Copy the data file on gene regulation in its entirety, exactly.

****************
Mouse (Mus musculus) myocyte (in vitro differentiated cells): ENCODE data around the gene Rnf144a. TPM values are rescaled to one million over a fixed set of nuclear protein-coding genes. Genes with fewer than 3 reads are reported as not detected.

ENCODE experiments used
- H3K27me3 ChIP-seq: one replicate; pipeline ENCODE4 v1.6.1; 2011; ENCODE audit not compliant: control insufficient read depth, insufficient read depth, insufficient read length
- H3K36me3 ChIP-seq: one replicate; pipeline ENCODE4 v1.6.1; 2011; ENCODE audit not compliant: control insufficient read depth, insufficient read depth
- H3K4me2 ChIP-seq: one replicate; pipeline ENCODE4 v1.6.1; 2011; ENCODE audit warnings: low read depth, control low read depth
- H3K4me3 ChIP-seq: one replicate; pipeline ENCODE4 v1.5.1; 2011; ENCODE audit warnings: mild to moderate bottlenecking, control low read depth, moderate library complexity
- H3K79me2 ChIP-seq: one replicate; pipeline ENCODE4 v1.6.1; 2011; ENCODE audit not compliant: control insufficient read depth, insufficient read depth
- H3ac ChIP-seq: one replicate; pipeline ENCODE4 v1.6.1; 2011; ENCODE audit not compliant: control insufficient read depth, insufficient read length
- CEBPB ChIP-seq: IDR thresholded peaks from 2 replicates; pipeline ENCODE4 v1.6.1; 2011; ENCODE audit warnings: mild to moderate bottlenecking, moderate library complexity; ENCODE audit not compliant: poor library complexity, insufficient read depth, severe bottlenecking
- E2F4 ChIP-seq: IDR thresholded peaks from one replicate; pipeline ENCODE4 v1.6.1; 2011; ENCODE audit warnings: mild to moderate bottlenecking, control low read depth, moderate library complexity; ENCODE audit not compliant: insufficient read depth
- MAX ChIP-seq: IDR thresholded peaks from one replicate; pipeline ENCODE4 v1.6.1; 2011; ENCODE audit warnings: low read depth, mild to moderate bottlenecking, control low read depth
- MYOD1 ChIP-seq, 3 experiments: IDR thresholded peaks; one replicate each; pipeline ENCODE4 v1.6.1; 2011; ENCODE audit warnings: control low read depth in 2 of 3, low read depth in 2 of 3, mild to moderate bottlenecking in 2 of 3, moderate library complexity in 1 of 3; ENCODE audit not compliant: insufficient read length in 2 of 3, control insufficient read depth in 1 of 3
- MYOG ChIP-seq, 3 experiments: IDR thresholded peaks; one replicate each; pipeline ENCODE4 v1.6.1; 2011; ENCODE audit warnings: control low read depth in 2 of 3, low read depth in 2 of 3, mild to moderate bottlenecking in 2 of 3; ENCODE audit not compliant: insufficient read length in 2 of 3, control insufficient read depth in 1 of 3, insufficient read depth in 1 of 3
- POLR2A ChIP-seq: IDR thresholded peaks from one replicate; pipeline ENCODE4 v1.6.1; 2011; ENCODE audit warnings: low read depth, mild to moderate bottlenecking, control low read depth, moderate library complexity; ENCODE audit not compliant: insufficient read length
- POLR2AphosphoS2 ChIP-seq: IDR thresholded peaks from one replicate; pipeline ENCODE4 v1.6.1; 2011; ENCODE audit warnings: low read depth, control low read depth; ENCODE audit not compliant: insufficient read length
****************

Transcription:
Mouse (Mus musculus) myocyte (in vitro differentiated cells): ENCODE data around the gene Rnf144a. TPM values are rescaled to one million over a fixed set of nuclear protein-coding genes. Genes with fewer than 3 reads are reported as not detected.

ENCODE experiments used
- H3K27me3 ChIP-seq: one replicate; pipeline ENCODE4 v1.6.1; 2011; ENCODE audit not compliant: control insufficient read depth, insufficient read depth, insufficient read length
- H3K36me3 ChIP-seq: one replicate; pipeline ENCODE4 v1.6.1; 2011; ENCODE audit not compliant: control insufficient read depth, insufficient read depth
- H3K4me2 ChIP-seq: one replicate; pipeline ENCODE4 v1.6.1; 2011; ENCODE audit warnings: low read depth, control low read depth
- H3K4me3 ChIP-seq: one replicate; pipeline ENCODE4 v1.5.1; 2011; ENCODE audit warnings: mild to moderate bottlenecking, control low read depth, moderate library complexity
- H3K79me2 ChIP-seq: one replicate; pipeline ENCODE4 v1.6.1; 2011; ENCODE audit not compliant: control insufficient read depth, insufficient read depth
- H3ac ChIP-seq: one replicate; pipeline ENCODE4 v1.6.1; 2011; ENCODE audit not compliant: control insufficient read depth, insufficient read length
- CEBPB ChIP-seq: IDR thresholded peaks from 2 replicates; pipeline ENCODE4 v1.6.1; 2011; ENCODE audit warnings: mild to moderate bottlenecking, moderate library complexity; ENCODE audit not compliant: poor library complexity, insufficient read depth, severe bottlenecking
- E2F4 ChIP-seq: IDR thresholded peaks from one replicate; pipeline ENCODE4 v1.6.1; 2011; ENCODE audit warnings: mild to moderate bottlenecking, control low read depth, moderate library complexity; ENCODE audit not compliant: insufficient read depth
- MAX ChIP-seq: IDR thresholded peaks from one replicate; pipeline ENCODE4 v1.6.1; 2011; ENCODE audit warnings: low read depth, mild to moderate bottlenecking, control low read depth
- MYOD1 ChIP-seq, 3 experiments: IDR thresholded peaks; one replicate each; pipeline ENCODE4 v1.6.1; 2011; ENCODE audit warnings: control low read depth in 2 of 3, low read depth in 2 of 3, mild to moderate bottlenecking in 2 of 3, moderate library complexity in 1 of 3; ENCODE audit not compliant: insufficient read length in 2 of 3, control insufficient read depth in 1 of 3
- MYOG ChIP-seq, 3 experiments: IDR thresholded peaks; one replicate each; pipeline ENCODE4 v1.6.1; 2011; ENCODE audit warnings: control low read depth in 2 of 3, low read depth in 2 of 3, mild to moderate bottlenecking in 2 of 3; ENCODE audit not compliant: insufficient read length in 2 of 3, control insufficient read depth in 1 of 3, insufficient read depth in 1 of 3
- POLR2A ChIP-seq: IDR thresholded peaks from one replicate; pipeline ENCODE4 v1.6.1; 2011; ENCODE audit warnings: low read depth, mild to moderate bottlenecking, control low read depth, moderate library complexity; ENCODE audit not compliant: insufficient read length
- POLR2AphosphoS2 ChIP-seq: IDR thresholded peaks from one replicate; pipeline ENCODE4 v1.6.1; 2011; ENCODE audit warnings: low read depth, control low read depth; ENCODE audit not compliant: insufficient read length